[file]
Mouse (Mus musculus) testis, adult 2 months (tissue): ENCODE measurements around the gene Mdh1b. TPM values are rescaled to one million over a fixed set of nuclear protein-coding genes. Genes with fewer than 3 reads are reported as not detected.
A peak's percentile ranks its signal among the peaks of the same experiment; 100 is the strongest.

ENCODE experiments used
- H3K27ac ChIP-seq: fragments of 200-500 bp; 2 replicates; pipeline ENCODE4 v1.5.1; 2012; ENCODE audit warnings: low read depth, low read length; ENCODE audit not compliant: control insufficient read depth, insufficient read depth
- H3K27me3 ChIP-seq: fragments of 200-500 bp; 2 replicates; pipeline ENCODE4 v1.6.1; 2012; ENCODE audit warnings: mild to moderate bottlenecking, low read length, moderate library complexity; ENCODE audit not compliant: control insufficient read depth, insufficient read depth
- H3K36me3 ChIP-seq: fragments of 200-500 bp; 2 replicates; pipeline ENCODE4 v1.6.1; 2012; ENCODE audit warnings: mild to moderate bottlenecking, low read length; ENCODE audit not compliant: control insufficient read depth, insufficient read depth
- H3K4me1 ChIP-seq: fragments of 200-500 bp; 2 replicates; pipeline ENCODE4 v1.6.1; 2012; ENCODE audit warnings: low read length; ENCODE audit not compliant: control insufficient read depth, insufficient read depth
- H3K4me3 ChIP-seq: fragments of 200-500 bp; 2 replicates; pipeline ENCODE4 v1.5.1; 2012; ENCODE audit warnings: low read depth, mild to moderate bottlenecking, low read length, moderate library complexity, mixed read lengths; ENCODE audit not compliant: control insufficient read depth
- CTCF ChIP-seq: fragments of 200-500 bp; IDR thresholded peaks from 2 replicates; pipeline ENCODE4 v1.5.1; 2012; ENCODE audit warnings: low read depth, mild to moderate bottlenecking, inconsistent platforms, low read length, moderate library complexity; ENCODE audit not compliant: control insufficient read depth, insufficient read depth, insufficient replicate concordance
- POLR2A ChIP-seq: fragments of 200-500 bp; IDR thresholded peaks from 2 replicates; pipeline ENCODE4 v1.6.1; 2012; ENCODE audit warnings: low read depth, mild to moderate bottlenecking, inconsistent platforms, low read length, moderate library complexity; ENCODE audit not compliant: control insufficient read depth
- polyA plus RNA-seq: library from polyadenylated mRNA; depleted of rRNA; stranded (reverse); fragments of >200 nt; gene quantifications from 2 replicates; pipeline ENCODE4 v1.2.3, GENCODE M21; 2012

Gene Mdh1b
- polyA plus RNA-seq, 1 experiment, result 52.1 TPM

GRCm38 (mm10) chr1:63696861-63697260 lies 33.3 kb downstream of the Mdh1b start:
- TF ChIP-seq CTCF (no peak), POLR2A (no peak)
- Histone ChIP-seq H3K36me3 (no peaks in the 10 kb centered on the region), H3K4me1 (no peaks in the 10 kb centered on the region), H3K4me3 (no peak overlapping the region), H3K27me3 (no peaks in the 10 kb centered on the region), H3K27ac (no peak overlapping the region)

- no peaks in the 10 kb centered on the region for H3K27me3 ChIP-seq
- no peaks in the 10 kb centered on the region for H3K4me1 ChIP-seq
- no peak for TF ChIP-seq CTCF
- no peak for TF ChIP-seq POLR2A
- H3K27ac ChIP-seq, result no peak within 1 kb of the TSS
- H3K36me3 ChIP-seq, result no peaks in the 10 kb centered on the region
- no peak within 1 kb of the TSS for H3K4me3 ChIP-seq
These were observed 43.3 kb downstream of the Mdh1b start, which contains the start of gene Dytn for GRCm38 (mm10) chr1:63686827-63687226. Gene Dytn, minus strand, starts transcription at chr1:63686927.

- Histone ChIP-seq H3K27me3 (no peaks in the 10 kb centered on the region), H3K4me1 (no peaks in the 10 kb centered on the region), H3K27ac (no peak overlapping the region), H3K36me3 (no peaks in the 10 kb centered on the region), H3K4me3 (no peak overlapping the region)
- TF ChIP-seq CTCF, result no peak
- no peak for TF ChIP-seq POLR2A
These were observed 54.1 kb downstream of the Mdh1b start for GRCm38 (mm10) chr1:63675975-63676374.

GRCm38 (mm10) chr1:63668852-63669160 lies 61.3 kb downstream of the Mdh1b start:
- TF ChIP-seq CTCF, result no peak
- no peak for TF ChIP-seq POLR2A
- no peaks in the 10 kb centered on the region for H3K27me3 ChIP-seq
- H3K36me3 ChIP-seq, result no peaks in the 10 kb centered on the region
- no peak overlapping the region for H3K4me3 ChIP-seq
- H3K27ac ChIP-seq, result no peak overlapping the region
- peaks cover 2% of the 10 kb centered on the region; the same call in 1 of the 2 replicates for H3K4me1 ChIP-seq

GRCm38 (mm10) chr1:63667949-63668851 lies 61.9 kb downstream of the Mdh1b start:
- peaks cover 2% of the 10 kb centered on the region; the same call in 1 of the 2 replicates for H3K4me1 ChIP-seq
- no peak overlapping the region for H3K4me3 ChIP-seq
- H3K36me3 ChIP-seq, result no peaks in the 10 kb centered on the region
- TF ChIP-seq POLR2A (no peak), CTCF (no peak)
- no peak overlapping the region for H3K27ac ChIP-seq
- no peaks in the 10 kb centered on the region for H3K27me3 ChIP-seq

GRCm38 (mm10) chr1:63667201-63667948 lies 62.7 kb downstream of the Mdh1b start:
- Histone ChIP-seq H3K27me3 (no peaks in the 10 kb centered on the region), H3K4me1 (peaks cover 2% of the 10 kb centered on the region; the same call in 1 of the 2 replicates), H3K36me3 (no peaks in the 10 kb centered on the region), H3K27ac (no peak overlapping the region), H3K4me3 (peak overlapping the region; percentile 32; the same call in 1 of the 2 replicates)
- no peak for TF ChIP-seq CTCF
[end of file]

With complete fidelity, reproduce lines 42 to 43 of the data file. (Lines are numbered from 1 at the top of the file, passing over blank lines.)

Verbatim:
- no peak overlapping the region for H3K27ac ChIP-seq
- no peaks in the 10 kb centered on the region for H3K27me3 ChIP-seq